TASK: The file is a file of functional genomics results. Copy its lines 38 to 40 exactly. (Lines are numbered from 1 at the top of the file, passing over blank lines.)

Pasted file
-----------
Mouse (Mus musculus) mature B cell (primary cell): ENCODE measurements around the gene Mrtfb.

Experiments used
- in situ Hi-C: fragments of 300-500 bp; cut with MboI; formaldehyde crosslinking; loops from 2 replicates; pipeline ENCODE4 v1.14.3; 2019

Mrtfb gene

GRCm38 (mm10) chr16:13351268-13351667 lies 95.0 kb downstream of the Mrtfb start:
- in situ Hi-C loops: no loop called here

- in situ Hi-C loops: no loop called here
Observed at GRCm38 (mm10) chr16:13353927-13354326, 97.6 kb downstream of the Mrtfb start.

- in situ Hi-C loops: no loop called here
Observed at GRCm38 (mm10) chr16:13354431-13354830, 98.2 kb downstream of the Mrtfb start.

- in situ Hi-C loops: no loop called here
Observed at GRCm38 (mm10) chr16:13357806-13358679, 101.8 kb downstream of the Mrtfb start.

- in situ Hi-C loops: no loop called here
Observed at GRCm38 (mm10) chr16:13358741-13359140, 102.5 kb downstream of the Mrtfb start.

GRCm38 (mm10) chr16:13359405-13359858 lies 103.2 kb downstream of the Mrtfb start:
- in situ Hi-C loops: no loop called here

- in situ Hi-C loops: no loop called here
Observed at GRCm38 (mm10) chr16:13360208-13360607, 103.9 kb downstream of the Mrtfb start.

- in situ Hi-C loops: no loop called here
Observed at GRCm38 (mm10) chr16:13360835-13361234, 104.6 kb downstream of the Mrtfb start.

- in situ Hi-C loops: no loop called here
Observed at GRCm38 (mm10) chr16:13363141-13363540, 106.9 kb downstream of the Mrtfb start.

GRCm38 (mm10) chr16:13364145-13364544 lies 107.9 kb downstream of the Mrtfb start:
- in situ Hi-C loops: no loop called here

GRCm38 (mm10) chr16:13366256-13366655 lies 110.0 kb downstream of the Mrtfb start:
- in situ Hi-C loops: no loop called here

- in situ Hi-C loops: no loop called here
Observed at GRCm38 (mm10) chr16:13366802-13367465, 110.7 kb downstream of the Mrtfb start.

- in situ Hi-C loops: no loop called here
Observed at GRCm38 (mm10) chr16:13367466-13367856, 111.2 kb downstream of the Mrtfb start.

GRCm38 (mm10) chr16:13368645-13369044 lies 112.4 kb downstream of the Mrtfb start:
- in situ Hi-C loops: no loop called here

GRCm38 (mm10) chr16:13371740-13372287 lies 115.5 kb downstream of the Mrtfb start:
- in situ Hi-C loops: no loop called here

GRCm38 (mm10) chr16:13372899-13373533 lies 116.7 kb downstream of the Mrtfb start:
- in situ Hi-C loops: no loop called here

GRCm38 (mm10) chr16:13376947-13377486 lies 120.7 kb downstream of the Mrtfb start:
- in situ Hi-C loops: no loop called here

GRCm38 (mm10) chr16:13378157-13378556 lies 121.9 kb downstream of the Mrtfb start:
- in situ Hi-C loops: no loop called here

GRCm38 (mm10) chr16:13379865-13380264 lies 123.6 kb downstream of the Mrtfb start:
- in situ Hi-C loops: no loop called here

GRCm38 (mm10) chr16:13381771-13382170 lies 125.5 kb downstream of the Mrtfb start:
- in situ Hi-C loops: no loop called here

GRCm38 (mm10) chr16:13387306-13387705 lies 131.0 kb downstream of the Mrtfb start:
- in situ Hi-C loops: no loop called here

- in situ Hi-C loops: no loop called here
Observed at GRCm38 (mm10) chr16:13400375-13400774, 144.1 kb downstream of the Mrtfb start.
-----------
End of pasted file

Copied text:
- in situ Hi-C loops: no loop called here

GRCm38 (mm10) chr16:13378157-13378556 lies 121.9 kb downstream of the Mrtfb start:
- in situ Hi-C loops: no loop called here